Now there is an alternative; SOAR (Strengths, Opportunities, Aspirations and Results). SOAR is a strategic planning framework with an approach that focuses on strengths and seeks to understand the whole system by including the voices of all the relevant stakeholders.
Focusing on strengths means that SOAR conversations centre on what an organisation is doing right, what skills could be enhanced and what is compelling to all of those who have a stake in the organisation’s success (and not just its leaders). Also, when you use SOAR, you needn’t abandon SWOT, because SOAR and SWOT have a ‘both/and’ relationship, i.e. SOAR leverages the strengths and opportunities from SWOT as a foundation and then adds Aspirations and Results – the critical connection between our imagination and the innovation of implementation.
We have used SOAR with Boards of Trustees, leadership teams, divisional teams and strategic partnerships. When people use SOAR they see the ‘whole’ and their part in delivering the vision. This is how SOAR creates greater alignment and energy to move quickly to implement strategies.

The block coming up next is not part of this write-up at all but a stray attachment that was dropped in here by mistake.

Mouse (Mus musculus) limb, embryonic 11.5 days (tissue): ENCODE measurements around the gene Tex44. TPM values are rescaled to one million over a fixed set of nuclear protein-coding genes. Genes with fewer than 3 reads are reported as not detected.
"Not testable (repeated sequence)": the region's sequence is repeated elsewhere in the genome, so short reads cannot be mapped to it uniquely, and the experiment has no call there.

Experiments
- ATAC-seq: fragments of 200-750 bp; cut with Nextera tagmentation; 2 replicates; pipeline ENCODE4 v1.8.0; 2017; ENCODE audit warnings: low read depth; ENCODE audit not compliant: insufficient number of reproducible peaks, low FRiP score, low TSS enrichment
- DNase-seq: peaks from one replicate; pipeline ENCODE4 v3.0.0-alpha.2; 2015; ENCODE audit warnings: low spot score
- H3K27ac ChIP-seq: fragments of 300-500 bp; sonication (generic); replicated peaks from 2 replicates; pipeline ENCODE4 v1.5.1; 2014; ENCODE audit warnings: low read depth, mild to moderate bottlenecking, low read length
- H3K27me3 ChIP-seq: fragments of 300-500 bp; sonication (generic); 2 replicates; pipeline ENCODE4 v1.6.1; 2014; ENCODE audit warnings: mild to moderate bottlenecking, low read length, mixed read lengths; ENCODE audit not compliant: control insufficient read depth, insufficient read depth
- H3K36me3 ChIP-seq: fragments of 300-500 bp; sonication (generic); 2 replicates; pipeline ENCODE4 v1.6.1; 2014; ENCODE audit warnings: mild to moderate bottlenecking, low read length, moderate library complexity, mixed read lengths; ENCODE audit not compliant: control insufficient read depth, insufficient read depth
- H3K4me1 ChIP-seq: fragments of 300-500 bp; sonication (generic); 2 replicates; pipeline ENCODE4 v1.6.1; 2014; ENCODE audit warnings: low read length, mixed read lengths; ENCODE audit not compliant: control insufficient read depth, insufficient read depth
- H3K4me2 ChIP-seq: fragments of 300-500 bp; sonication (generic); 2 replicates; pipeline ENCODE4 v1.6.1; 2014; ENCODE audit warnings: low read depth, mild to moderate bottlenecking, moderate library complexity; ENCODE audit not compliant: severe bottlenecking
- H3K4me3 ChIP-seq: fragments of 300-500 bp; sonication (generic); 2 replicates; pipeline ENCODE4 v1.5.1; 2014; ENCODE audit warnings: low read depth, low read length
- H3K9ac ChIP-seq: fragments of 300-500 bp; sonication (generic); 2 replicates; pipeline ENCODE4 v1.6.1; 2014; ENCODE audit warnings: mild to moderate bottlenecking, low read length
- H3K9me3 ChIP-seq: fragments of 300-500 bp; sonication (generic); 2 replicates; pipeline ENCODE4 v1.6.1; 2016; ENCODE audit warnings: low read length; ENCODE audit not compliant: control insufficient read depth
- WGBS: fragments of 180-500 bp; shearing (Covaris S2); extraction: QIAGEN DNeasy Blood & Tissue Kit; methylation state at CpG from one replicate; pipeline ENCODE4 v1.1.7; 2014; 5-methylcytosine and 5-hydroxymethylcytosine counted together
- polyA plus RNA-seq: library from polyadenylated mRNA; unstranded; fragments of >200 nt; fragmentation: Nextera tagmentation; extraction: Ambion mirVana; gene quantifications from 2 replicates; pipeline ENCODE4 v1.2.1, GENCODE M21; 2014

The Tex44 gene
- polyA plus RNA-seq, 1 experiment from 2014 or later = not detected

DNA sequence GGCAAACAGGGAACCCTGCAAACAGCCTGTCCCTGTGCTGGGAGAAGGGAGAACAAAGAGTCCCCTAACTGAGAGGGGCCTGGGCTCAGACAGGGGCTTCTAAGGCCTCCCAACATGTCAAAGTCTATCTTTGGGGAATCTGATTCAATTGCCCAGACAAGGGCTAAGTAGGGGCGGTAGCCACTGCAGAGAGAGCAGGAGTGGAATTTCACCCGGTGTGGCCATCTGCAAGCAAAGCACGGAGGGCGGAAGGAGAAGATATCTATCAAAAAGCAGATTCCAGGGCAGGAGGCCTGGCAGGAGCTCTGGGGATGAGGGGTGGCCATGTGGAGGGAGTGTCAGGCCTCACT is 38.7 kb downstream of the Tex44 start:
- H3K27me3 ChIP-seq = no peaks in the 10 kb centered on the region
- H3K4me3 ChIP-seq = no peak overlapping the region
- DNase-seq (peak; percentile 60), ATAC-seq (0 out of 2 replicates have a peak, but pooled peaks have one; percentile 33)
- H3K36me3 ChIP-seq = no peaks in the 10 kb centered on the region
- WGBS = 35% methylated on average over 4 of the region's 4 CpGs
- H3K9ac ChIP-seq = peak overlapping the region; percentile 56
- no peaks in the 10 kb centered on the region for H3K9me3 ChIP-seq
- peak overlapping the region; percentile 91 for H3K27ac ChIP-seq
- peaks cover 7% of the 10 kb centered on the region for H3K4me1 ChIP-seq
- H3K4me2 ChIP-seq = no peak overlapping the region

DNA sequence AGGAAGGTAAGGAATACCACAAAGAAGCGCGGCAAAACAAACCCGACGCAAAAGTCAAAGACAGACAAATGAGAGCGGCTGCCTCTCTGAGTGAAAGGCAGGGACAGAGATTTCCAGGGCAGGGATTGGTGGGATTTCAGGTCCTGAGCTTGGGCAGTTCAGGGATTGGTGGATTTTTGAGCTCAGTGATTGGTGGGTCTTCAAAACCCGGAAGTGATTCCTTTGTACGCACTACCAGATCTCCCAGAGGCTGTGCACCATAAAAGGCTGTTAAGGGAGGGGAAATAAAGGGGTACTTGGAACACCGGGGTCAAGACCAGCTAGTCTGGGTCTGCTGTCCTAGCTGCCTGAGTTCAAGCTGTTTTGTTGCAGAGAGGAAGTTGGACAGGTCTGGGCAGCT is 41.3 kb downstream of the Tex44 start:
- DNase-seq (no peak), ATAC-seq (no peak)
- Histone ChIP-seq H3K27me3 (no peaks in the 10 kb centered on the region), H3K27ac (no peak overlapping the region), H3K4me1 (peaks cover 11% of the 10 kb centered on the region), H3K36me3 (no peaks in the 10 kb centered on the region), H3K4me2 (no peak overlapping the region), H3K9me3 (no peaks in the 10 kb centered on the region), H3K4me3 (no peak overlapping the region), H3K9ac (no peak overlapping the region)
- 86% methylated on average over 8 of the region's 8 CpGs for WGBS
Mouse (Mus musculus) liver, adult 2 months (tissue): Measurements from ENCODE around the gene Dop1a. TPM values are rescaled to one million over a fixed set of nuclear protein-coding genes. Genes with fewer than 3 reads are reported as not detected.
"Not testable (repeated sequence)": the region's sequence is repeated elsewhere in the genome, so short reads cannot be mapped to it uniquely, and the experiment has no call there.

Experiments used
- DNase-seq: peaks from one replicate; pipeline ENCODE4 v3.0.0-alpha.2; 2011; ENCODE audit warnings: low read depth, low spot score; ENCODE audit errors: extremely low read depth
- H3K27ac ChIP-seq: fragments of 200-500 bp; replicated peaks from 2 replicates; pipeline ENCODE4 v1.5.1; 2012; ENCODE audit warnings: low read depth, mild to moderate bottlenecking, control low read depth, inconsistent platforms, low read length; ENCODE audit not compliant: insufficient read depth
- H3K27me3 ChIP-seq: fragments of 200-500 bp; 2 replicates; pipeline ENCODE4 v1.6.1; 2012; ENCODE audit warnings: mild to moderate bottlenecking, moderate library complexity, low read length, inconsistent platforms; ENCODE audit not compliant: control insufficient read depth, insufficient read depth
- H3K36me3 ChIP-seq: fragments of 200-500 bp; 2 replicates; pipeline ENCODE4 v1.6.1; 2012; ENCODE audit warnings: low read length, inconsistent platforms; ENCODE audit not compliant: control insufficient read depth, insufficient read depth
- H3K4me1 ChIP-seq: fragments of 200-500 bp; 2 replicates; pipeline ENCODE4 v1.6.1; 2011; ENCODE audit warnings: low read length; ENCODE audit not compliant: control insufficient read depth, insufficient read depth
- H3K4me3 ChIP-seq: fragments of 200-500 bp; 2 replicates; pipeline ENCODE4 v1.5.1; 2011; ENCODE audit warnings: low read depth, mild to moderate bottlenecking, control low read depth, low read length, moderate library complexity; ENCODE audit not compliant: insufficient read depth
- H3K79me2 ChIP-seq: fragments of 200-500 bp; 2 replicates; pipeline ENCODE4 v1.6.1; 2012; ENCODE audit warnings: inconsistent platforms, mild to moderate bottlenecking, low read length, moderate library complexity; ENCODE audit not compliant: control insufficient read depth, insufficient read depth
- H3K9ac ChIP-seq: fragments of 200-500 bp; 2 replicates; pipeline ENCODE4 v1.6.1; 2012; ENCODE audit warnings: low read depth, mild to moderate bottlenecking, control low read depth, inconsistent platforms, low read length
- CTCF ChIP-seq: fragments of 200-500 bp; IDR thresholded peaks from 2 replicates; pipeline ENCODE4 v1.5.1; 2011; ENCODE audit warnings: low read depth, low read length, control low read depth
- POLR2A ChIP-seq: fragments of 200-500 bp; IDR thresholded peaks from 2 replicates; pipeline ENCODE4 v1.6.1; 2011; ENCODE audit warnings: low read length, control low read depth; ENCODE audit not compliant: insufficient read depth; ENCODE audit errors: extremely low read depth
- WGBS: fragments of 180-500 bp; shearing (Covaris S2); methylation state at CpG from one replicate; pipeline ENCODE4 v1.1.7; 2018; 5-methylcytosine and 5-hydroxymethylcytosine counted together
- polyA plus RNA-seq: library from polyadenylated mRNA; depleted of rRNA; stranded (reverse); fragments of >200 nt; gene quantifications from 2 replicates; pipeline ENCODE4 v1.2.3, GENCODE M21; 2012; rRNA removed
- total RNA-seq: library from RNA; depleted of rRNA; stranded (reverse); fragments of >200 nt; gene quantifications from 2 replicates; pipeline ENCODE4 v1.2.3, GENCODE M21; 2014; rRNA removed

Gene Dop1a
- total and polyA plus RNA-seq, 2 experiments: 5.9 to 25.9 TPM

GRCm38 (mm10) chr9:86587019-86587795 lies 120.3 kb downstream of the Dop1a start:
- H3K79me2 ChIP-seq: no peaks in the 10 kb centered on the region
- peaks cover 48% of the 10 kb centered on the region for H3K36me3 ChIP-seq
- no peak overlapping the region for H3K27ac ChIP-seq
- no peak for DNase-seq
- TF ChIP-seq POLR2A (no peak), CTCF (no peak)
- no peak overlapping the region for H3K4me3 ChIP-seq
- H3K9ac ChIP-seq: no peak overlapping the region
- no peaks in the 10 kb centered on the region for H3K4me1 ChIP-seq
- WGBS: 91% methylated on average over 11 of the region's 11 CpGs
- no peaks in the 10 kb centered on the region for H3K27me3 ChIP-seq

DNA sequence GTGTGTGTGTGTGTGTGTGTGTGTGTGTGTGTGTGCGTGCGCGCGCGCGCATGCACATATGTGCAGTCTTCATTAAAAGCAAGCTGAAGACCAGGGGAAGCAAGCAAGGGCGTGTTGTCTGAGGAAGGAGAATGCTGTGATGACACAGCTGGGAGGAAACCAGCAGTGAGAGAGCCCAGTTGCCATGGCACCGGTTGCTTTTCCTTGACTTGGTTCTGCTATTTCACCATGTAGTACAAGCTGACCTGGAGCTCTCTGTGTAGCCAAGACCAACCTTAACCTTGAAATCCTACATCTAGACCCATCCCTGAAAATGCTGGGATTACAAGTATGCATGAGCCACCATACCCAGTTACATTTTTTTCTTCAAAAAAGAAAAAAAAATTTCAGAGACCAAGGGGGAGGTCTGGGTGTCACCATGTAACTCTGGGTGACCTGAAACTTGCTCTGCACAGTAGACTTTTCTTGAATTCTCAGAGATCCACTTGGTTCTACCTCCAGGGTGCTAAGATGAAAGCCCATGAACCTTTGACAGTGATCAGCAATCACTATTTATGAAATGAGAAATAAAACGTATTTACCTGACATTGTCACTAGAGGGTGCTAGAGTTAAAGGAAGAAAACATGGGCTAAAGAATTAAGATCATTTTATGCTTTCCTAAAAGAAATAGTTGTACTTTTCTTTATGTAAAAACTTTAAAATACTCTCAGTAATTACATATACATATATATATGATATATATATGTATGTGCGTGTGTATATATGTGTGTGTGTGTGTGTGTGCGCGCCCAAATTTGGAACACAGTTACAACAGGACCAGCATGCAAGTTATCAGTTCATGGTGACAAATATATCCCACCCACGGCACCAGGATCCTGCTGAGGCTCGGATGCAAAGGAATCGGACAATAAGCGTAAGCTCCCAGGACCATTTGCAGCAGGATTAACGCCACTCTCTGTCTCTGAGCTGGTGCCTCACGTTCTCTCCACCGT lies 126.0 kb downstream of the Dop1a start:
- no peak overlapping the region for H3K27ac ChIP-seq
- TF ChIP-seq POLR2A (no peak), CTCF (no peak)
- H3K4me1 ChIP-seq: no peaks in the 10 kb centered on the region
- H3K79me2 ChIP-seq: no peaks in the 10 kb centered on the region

For more stories about SOAR and how to use it to create and deliver your strategies, then contact Steve Loraine

The Open Channel Newsfeed

Dementia Without Walls Project Report Published
Following a year- long action research project, the Joseph Rowntree Foundation published its report ‘Creating a Dementia Friendly York’ this month. Led by Janet Crampton of AESOP Consortium and Janet Dean of The Open Channel, the report was co-authored by AESOP Director Ruth Eley.

Whilst using York as a Case Study, the report draws examples from across the UK and the world to make the case for a dementia friendly approach. Janet Dean’s contribution in developing the Four Cornerstones Model which uses Place, People, Resources and Networks as a way of understanding what communities need to do, can be applied everywhere.

To help local authorities and their community partners across the public sector and in business, culture and the voluntary and community sectors to make fast progress in making dementia friendly communities a reality, AESOP and The Open Channel has developed an Accelerated Learning Programme for senior decision makers. Over the course of six months, participants can combine their own experience with practice from outside and use the Four Cornerstones to develop their local action plans.